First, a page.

Ibrahim Edhem Pasha

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Ibrahim Edhem
Pasha
Ibrahim Edhem Pasha.jpg
Photograph of Ibrahim Edhem Pasha by Abdullah Frères, circa 1890.
Grand Vizier of the Ottoman Empire
In office
5 February 1877 – 11 January 1878
Preceded by Midhat Pasha
Succeeded by Ahmed Hamdi Pasha
Ottoman Minister for the Interior
In office
1883–1885
Ottoman Ambassador at Berlin
In office
1876–1876
Ottoman Ambassador at Vienna
In office
1879–1882
Personal details
Born 1819
Chios, Ottoman Empire
Died 1893
Constantinople, Ottoman Empire
Religion baptised Greek Orthodox Christian, converted to Islam

Ibrahim Edhem Pasha (1819–1893) was an Ottoman statesman of Greek birth who held the office of Grand Vizier in the beginning of Abdulhamid II's reign between 5 February 1877 and 11 January 1878.[1] He served numerous administrative positions in the Ottoman Empire including minister of foreign affairs in 1856, then ambassador to Berlin in 1876, and to Vienna from 1879 to 1882.[2] He also served as Army Engineer and minister of interior from 1883 to 1885.[2] In 1876-1877, he represented the Ottoman Government at the Constantinople Conference.

Early life[edit]

He was born in Chios of Greek ancestry,[1][3][4][5] in a Christian Greek Orthodox village[2] on the island of Chios.[3] Strangely, his connection to Chios is not well-documented: his son Osman Hamdi Bey claimed that he was a member of the Skaramanga family, but Edhem Pasha himself tried to efface his Greek connections.[6]

As a young boy in 1822, he was orphaned and captured by Ottoman soldiers during the massacre of the Greek population of Chios.[5] He was sold into slavery,[7] brought to Constantinople, and adopted by the (later) grand vizier Hüsrev Pasha. Lacking his own children and family, Hüsrev Pasha raised about ten children who had been orphaned or bought as slaves, many of whom ascended to important positions.

The child, now named İbrahim Edhem, quickly distinguished himself with his intelligence and after having attended schools in the Ottoman Empire, he was dispatched along with a number of his peers, and under the supervision of his father, then grand vizier, and of the sultan Mahmud II himself, to Paris to pursue his studies under state scholarship. There he returned a Bachelor of Arts, and was one of the top pupils at the École des Mines.[1] He was a classmate and a friend of Louis Pasteur.[citation needed] He thus became Turkey's first mining engineer in the modern sense, and he started his career in this field.

Family and legacy[edit]

Ibrahim Edhem Pasha was the father of Osman Hamdi Bey, a well-known archaeologist and painter, as well the founder of the Istanbul Archaeology Museum and of the Istanbul Academy of Fine Arts. Another son, Halil Edhem Eldem took up the archaeology museum after Osman Hamdi Bey's death and has been a deputy for ten years under the newly founded Turkish Republic. Yet another son, İsmail Galib Bey, is considered as the founder of numismatics as a scientific discipline in Turkey. Later generations of the family also produced illustrious names. The architect Sedat Hakkı Eldem, a cousin, is one of the pillars of the search for modern architectural styles adopted by the Republic of Turkey (called the Republican style in the Turkish context) in its early years and which marks many important buildings dating from the period of the 1920s and the 1930s. A great-grandson, Burak Eldem, is a writer while another, Edhem Eldem, is a renowned historian.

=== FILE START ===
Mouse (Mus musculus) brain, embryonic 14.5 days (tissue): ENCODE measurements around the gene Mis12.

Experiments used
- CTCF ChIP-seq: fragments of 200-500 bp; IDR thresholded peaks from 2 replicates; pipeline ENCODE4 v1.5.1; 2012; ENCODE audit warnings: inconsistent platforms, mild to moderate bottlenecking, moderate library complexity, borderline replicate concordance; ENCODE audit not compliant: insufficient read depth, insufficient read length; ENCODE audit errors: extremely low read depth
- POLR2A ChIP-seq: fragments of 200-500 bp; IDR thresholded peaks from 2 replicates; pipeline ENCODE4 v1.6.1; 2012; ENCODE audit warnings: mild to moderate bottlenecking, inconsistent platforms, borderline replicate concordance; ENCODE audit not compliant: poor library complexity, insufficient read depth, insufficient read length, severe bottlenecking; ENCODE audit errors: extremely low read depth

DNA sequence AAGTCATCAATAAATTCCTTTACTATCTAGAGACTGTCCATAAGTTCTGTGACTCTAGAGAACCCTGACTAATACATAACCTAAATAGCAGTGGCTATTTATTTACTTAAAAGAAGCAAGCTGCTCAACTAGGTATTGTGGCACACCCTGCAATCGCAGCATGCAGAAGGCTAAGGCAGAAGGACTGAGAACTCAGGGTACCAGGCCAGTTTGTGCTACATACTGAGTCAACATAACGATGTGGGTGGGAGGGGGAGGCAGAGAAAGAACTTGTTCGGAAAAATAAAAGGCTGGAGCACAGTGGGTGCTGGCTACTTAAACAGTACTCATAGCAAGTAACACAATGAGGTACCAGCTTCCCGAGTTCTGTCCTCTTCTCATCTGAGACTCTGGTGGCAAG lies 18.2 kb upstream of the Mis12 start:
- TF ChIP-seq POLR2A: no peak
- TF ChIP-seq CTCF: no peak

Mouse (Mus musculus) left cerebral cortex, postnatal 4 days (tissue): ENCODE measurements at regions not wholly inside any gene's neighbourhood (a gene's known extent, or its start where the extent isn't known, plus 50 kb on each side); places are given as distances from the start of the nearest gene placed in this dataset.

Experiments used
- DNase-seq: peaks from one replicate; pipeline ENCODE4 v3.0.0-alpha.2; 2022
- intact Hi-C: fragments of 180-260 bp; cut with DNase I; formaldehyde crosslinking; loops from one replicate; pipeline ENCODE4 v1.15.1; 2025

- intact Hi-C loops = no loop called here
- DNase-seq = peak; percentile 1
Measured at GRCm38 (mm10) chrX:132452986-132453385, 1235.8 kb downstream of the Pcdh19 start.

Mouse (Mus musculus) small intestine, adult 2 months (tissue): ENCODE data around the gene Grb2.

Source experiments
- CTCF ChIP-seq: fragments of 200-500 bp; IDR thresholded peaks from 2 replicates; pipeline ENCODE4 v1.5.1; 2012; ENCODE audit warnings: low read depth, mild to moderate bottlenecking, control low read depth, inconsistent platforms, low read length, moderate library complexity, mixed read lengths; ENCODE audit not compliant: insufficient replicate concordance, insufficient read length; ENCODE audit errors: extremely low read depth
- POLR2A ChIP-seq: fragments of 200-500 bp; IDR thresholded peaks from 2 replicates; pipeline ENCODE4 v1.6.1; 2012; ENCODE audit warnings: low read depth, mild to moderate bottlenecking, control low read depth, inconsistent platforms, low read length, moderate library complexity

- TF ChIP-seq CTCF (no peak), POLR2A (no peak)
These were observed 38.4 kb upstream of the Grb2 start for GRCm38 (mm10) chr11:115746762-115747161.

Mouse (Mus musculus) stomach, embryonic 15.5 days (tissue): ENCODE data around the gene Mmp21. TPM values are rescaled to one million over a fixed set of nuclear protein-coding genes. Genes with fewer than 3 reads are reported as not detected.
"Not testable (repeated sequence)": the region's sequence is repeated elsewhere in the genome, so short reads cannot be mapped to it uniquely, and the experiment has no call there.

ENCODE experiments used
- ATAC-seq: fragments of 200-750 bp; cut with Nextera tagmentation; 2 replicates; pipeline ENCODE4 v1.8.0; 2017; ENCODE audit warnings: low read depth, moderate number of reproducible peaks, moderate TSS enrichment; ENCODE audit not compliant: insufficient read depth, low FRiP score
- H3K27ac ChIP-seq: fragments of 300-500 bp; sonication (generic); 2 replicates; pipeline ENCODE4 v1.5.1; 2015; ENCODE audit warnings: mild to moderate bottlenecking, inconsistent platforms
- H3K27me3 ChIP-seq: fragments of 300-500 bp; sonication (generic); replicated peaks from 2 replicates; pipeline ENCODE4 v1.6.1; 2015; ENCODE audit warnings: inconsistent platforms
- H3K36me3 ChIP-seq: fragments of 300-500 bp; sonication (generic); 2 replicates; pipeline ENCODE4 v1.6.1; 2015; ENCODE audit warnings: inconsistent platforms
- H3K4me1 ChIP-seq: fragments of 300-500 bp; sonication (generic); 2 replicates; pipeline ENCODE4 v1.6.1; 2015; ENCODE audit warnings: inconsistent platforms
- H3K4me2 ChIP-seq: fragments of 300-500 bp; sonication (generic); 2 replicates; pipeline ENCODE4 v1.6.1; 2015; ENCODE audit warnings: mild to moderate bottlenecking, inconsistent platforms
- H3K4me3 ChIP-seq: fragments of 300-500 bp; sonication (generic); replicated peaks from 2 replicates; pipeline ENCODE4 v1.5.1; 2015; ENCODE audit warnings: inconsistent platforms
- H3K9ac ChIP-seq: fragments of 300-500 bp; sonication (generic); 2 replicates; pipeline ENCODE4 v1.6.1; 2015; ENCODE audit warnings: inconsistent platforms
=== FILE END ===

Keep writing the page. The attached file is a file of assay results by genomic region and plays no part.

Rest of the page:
See also[edit]

References[edit]

  1. ^ a b c Latimer, Elizabeth Wormeley (2008). Russia and Turkey in the Nineteenth Century. BiblioBazaar. p. 204. ISBN 0-559-52708-X. Grand vizier Edhem Pasha…the grand vizier, who sent him to Paris, whence he returned a Bachelor of Arts, and one of the best pupils at the Ecole des Mines. 
  2. ^ a b c Shaw, Wendy M. K. (2003). Possessors and possessed: museums, archaeology, and the visualization of history in the late Ottoman Empire. University of California Press. pp. 97–98. ISBN 0-520-23335-2. Ibrahim Edhem. After studying metals engineering in Paris and Vienna Ibrahim Edhem returned to the Ottoman Empire, where he served in several official posts…He served as ambassador to Berlin in 1876 and to Vienna between 1879 and 1882. 
  3. ^ a b Gilman, Daniel Coit (1906). The New International Encyclopaedia. Dodd, Mead and company. p. 644. OCLC 223290453. A Turkish soldier and statesman, born of Greek parents on the island of Chios. In 1831 he was taken to Paris, where he was educated in engineering 
  4. ^ Appletons' Annual Cyclopaedia and Register of Important Events. D. Appleton. 1878. p. 268. OCLC 184889012. EDHEM PASHA, the successor of Midhat Pasha as Grand Vizier, was born at Chio, of Greek parents, in 1823. He was saved, when a child, by Turkish soldiers 
  5. ^ a b Littell, Eliakim (1888). The Living age. The Living Age Co. p. 614. OCLC 10173561. Edhem Pasha was a Greek by birth, pure and unadulterated, having when an infant been stolen from the island of Chios at the time of the great massacre there 
  6. ^ Edhem Eldem, "Greeks and the Greeks in Ottoman History and Turkish Historiography", The Historical Review (Institute for Neohellenic Research) 6:27 (2009) full text
  7. ^ Shaw, Wendy M. K. Possessors and possessed: museums, archaeology, and the visualization of history in the late Ottoman Empire. University of California Press. p. 2003. ISBN 0-520-23335-2. (Osman Hamdi)…His father, Ibrahim Edhem, was born in the Greek Orthodox village of Sakiz. After being captured as a prisoner of war during a village revolt, he was sold as a slave to the chief naval officer, Kaptan-I Derya Husrev Pasha, the head of the Ottoman Navy, who would also soon serve as vizier to the sultan. 
Preceded by
Midhat Pasha
Grand Vizier
5 February 1877 - 11 January 1878
Succeeded by
Ahmet Hamdi Pasha

External links[edit]